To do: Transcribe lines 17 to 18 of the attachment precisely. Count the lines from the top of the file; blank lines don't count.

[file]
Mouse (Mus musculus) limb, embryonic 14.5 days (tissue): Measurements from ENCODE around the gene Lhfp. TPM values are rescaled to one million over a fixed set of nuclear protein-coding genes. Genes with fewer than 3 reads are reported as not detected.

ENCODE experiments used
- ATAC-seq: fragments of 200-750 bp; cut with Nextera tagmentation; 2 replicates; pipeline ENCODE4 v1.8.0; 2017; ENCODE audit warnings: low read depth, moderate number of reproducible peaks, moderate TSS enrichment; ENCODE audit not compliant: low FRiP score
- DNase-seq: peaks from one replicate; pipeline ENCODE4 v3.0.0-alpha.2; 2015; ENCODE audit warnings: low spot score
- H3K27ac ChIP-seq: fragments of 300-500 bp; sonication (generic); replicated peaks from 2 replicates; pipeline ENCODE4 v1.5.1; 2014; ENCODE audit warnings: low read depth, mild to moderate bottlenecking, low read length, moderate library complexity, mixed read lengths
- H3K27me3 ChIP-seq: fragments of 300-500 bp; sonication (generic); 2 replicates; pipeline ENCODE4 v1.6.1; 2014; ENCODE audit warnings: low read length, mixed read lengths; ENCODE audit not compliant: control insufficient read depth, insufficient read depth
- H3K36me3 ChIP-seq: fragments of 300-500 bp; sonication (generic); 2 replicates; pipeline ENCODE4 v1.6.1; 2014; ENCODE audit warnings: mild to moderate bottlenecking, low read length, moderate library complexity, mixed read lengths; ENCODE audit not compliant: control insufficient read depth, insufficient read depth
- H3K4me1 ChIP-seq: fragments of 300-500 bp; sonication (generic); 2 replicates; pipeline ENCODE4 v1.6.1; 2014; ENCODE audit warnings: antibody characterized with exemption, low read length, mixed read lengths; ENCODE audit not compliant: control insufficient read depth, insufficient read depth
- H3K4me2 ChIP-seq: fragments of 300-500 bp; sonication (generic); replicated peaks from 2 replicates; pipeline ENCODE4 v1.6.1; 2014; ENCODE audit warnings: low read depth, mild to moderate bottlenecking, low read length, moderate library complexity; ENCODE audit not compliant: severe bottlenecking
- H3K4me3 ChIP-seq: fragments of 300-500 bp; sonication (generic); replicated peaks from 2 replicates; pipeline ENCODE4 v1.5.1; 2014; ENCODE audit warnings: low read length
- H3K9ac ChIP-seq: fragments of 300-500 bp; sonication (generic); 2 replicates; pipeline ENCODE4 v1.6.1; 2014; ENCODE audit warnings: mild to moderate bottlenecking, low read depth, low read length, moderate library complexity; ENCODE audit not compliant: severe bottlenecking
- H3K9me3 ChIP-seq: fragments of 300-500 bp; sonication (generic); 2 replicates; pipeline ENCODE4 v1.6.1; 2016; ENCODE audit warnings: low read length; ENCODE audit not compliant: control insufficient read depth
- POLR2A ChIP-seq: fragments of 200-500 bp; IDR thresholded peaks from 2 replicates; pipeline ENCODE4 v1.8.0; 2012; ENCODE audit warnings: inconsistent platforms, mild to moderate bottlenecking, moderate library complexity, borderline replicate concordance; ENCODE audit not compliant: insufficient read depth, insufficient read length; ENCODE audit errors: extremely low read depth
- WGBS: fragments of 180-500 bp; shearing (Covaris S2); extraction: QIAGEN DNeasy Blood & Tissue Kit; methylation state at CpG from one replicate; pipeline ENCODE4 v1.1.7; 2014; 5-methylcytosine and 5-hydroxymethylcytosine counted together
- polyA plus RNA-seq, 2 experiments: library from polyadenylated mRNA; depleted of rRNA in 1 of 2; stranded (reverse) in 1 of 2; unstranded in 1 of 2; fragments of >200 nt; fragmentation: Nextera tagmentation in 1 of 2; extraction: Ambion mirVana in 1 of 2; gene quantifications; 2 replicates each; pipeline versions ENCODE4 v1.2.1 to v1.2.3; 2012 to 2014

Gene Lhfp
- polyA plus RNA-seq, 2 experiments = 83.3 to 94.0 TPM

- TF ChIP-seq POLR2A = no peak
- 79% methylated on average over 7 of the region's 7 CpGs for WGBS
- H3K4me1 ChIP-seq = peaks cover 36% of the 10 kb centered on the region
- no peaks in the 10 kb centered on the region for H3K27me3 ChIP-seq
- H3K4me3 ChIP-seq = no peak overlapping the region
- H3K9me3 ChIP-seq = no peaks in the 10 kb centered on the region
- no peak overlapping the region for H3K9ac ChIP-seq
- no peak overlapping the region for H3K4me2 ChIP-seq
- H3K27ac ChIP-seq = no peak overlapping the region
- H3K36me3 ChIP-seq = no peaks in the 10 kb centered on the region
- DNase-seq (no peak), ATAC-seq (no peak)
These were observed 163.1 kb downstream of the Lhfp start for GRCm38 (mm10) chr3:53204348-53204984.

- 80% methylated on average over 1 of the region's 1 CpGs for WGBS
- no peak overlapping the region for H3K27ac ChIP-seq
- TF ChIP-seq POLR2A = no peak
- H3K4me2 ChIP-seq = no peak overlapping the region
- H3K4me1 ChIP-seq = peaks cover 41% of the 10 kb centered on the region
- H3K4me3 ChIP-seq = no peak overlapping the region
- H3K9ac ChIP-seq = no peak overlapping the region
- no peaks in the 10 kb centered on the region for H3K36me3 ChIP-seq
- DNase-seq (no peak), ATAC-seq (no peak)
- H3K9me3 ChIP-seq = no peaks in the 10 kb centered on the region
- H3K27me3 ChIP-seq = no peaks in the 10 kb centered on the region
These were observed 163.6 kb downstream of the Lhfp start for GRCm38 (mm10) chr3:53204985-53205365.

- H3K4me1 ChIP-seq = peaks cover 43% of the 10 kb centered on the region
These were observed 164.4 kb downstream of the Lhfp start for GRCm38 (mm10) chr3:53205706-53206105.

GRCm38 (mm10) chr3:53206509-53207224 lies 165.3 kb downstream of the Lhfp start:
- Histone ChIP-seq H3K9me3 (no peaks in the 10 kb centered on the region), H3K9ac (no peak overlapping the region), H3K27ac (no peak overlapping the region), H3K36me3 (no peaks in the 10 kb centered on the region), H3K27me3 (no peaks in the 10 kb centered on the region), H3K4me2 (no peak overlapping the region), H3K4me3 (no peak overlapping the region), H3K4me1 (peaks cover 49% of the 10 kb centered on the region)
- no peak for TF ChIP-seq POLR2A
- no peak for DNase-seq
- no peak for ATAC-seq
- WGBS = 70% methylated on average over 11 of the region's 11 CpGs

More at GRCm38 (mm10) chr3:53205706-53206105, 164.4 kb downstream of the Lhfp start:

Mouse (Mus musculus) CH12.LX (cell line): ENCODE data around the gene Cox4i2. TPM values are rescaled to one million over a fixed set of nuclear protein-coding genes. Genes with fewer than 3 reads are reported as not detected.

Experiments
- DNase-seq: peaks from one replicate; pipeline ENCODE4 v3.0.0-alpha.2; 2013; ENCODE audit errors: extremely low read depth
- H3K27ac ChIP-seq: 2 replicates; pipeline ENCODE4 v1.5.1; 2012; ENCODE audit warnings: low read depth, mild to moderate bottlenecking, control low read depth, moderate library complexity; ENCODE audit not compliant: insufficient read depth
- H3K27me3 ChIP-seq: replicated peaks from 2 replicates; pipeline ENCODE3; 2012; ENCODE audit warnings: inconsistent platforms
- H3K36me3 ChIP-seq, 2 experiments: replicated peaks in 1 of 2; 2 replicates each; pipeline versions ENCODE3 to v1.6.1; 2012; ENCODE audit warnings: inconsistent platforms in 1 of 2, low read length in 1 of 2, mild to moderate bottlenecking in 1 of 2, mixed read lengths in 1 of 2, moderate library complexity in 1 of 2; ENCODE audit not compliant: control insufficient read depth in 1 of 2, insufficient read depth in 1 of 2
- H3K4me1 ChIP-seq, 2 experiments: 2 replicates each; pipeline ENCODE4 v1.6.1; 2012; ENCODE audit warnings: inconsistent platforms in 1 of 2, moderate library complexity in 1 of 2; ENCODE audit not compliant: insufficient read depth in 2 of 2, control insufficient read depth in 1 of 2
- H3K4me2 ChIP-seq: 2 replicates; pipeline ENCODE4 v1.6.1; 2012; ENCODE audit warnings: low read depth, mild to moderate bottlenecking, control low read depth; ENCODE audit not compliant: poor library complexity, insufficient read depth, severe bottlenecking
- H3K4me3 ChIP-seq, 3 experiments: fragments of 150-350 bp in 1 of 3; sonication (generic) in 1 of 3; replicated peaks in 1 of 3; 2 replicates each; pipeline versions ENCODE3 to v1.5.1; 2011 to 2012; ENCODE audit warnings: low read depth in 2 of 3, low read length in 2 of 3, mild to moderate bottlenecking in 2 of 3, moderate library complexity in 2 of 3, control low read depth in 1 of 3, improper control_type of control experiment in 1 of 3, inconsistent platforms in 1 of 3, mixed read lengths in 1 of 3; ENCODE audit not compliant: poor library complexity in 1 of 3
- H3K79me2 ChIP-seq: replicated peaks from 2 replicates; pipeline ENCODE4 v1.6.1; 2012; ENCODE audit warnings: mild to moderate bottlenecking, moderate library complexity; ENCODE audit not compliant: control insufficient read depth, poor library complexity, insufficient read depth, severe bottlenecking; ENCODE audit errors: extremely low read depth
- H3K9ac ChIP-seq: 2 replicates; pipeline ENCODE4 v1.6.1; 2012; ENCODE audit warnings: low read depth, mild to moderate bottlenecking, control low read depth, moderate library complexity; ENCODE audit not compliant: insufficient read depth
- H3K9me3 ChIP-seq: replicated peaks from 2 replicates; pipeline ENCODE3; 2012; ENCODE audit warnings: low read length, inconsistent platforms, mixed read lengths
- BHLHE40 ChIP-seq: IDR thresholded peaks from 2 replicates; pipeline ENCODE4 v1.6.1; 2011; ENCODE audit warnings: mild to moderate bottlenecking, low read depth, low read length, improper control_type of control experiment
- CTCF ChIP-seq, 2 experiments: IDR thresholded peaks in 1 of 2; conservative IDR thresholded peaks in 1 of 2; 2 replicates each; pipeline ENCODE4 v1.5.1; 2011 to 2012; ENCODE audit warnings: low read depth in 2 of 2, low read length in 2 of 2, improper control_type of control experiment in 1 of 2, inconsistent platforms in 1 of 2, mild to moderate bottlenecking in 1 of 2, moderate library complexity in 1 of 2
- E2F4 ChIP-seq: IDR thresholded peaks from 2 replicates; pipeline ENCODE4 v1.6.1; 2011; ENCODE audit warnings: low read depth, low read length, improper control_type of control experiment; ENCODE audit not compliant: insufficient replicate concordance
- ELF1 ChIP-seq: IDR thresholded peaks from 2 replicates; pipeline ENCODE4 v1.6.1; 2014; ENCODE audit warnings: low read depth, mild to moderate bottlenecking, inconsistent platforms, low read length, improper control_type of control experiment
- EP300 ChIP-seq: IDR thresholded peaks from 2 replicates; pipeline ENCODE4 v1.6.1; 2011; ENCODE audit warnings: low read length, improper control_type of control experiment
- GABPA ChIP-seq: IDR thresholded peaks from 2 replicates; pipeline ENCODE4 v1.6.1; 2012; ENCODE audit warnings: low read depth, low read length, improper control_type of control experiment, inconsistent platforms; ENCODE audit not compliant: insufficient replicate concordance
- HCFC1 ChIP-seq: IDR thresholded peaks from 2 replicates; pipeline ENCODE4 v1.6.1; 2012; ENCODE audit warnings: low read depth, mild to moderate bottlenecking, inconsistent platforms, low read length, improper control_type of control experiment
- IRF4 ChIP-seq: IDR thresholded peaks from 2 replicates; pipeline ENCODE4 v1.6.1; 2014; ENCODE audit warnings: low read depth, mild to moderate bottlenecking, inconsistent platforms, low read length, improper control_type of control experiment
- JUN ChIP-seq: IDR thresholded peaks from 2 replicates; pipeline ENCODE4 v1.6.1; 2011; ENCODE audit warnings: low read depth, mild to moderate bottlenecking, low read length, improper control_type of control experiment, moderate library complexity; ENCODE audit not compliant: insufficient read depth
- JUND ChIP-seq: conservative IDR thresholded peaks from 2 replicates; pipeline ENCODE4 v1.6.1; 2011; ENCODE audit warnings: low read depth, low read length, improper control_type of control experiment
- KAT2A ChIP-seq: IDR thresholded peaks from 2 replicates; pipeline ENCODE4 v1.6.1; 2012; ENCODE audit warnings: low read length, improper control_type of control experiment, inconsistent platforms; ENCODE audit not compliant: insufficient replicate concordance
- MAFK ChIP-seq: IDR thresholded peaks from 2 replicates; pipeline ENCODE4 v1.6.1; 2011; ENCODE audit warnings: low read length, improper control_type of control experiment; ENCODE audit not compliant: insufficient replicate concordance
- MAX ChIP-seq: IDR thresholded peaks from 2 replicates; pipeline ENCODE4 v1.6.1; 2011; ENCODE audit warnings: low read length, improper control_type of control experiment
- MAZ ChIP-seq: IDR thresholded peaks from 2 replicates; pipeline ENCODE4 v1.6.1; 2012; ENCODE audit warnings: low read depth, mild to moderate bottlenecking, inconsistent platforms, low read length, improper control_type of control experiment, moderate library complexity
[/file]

- polyA plus RNA-seq, 2 experiments = 83.3 to 94.0 TPM

- TF ChIP-seq POLR2A = no peak